7 Downfalls to a Reverse Mortgage Loan

One retirement planning resource that has begun to gain a significant amount of interest in the past couple of years is the reverse mortgage. For plenty of retirees it can seem like a savvy financial move. You are able to gain access to your house’s equity, at which time the bank will actually make mortgage payments to you. Essentially, a reverse mortgage will turn your home into an income source. As nice of a thought as this is, the truth about getting a reverse mortgage is far from being ideal. In truth, there are several reasons why you should avoid reverse mortgages all together, especially as a component of your retirement plan. The reasons for this generally revolve around the fact that a reverse mortgage is really an overly glorified loan against your house’s equity that will have to be repaid. Here are seven reasons why you should avoid a reverse mortgage all together.

 

1.  The Fees are Substantial

Due to the fact that reverse mortgages are essentially loans, you will have to deal with loan related fees. This includes origination fees, as well as other fees that are typically quite hefty. A reverse income is a type of home equity loan, one that isn’t decided from your credit score or your income. Due to this, lenders have to take on a larger risk, which are typically offset through higher than normal fees.

 

2.  High Interest Rate

Reverse mortgages typically come with a high interest rate, usually one that is much higher than that of a traditional home equity loan. When adding both the reverse mortgage itself, as well as the fees that are tacked on and the high interest rate, you will probably be pretty surprised by how small the amount of money you actually end up with is. Although it is your own equity, the bank will end up with a large amount of it.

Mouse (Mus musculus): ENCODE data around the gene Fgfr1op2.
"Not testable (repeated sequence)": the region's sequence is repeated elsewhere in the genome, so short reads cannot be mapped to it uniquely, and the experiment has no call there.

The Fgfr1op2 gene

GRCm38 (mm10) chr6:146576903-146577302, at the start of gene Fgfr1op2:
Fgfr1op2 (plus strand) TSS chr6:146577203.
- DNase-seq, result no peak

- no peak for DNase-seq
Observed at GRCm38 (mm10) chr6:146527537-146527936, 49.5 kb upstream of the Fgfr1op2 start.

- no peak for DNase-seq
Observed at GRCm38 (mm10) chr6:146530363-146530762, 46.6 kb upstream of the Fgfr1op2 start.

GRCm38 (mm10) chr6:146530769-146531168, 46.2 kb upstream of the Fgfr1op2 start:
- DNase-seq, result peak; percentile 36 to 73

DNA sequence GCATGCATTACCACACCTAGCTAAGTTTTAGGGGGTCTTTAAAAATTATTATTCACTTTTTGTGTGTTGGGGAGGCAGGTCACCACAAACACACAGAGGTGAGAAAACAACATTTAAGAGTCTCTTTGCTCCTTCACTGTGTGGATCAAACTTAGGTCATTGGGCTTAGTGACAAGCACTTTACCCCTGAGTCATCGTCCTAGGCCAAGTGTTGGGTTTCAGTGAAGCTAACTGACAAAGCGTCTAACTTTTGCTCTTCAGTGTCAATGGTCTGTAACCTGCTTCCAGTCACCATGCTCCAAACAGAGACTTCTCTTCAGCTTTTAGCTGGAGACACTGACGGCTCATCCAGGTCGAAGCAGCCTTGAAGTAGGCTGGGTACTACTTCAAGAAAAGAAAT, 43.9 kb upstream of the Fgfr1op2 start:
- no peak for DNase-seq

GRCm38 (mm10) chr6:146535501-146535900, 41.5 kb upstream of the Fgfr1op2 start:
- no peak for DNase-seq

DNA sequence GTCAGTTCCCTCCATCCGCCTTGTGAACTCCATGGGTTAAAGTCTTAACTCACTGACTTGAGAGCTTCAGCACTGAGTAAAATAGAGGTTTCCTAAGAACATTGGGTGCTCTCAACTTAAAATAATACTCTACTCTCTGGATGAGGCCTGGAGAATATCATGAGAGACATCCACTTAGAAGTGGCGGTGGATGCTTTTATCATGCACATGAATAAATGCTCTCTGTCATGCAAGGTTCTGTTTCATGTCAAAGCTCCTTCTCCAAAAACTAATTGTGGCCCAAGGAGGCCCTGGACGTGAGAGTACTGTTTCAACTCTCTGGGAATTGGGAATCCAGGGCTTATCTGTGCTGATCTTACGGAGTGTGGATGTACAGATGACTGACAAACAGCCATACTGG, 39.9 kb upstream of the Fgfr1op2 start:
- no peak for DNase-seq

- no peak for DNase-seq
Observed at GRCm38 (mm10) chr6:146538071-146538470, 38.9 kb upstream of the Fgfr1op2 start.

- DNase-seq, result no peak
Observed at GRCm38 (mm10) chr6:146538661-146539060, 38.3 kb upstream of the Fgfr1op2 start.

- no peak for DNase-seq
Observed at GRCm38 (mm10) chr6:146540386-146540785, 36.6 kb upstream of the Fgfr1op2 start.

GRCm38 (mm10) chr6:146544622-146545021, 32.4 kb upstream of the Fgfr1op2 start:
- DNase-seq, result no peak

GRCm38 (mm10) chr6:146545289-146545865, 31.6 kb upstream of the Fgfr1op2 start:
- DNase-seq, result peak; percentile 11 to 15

3.  Your Heirs May Not End Up With the Home

When you obtain a reverse mortgage, you aren’t obliged to make any payments on the loan. On the other hand, the loan is to be paid off when you put your house on sale. This means that if you pass away, the home is expected to be sold in order for the loan amount to be properly covered. This means that any heirs will not have access to your home. However, it is possible for heirs to gain access to the home if they are able to pay off the reverse mortgage after you pass away. This typically means that money has to come out of your estate, which will reduce the total amount that your grandchildren and children will receive upon your death. For those who are wishing to leave behind a large legacy, this can end up being a huge drawback.

 

4.  You Must Repay the Loan Once You Move Out

Passing away isn’t the only way that repaying a reverse mortgage will be triggered. To avoid having to make payments on the loan, it is typical that you must be residing the majority of your time in your family’s primary residence. You will be considered moved out if you have not lived there in more than a year. This will include if you must go into a long-term care facility. If, for whatever reason, you aren’t able to remain in your house, but haven’t passed away, you will be obliged to repay your reverse mortgage. The chances of this coming when money is already tight are relatively high, and so it can put a great strain on your financial health.

 

5.  You Are Still Held Responsible for House Costs

Throughout all of this you will still be deemed responsible for all of your house expenses. This means that you must pay the taxes on your property, as well as maintain homeowners insurance, and ensure that regular maintenance is paid for. If you do have enough equity, you may receive a reverse mortgage that is high enough in order to cover all of these expenses, however it can be a tricky situation anyhow.

 

6.  Line of Equity May Be The Better Option

You may find that getting a line of equity is the better option for your financial situation. This will come with fewer fees than a reverse mortgage. Additionally, a line of equity is available to you in the exact amount that you need. However, keep in mind that it typically does require a monthly payment.

 

7.  Refinancing May Be a Better Option

The more traditional method of refinancing your house using a conventional mortgage could be the better option for you as well. This method can save you a substantial amount in mortgage insurance fees that reverse mortgages otherwise typically require of you. However, like lines of equity, this method also requires a monthly payment.

 

 



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